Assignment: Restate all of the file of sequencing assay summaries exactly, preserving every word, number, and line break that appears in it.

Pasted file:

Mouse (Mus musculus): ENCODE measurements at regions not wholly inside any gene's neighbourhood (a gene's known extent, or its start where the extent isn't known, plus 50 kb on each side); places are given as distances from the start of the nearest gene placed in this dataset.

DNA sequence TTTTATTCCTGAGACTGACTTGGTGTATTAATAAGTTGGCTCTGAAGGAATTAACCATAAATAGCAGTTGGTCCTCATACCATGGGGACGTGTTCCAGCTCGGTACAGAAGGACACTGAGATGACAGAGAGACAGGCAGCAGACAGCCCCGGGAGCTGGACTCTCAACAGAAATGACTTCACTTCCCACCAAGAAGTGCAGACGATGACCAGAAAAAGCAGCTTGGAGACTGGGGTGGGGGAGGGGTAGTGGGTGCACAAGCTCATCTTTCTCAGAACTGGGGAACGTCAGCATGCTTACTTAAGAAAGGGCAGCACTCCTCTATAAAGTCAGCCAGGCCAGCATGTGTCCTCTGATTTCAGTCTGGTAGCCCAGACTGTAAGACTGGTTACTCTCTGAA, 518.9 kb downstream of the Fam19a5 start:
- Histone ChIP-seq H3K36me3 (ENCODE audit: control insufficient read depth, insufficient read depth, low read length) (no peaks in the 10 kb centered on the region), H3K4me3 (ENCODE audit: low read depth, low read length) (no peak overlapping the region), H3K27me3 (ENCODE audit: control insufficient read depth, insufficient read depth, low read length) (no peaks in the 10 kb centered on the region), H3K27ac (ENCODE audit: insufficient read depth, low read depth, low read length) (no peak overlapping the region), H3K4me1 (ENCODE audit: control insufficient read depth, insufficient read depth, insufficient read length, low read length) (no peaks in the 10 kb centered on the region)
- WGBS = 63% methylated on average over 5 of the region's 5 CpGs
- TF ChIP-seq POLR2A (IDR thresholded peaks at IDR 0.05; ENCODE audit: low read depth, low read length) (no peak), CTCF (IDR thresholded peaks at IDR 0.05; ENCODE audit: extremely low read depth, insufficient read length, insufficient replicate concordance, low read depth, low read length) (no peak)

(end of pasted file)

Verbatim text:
Mouse (Mus musculus): ENCODE measurements at regions not wholly inside any gene's neighbourhood (a gene's known extent, or its start where the extent isn't known, plus 50 kb on each side); places are given as distances from the start of the nearest gene placed in this dataset.

DNA sequence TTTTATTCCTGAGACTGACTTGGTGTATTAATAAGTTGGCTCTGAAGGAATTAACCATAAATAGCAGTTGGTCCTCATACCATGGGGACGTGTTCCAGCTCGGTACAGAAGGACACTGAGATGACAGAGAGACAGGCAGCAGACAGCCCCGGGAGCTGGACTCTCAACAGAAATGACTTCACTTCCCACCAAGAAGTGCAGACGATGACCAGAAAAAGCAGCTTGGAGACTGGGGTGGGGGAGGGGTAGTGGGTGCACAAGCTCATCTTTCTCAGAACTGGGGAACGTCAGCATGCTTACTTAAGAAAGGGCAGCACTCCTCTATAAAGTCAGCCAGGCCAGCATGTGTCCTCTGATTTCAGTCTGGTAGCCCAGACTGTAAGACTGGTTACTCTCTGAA, 518.9 kb downstream of the Fam19a5 start:
- Histone ChIP-seq H3K36me3 (ENCODE audit: control insufficient read depth, insufficient read depth, low read length) (no peaks in the 10 kb centered on the region), H3K4me3 (ENCODE audit: low read depth, low read length) (no peak overlapping the region), H3K27me3 (ENCODE audit: control insufficient read depth, insufficient read depth, low read length) (no peaks in the 10 kb centered on the region), H3K27ac (ENCODE audit: insufficient read depth, low read depth, low read length) (no peak overlapping the region), H3K4me1 (ENCODE audit: control insufficient read depth, insufficient read depth, insufficient read length, low read length) (no peaks in the 10 kb centered on the region)
- WGBS = 63% methylated on average over 5 of the region's 5 CpGs
- TF ChIP-seq POLR2A (IDR thresholded peaks at IDR 0.05; ENCODE audit: low read depth, low read length) (no peak), CTCF (IDR thresholded peaks at IDR 0.05; ENCODE audit: extremely low read depth, insufficient read length, insufficient replicate concordance, low read depth, low read length) (no peak)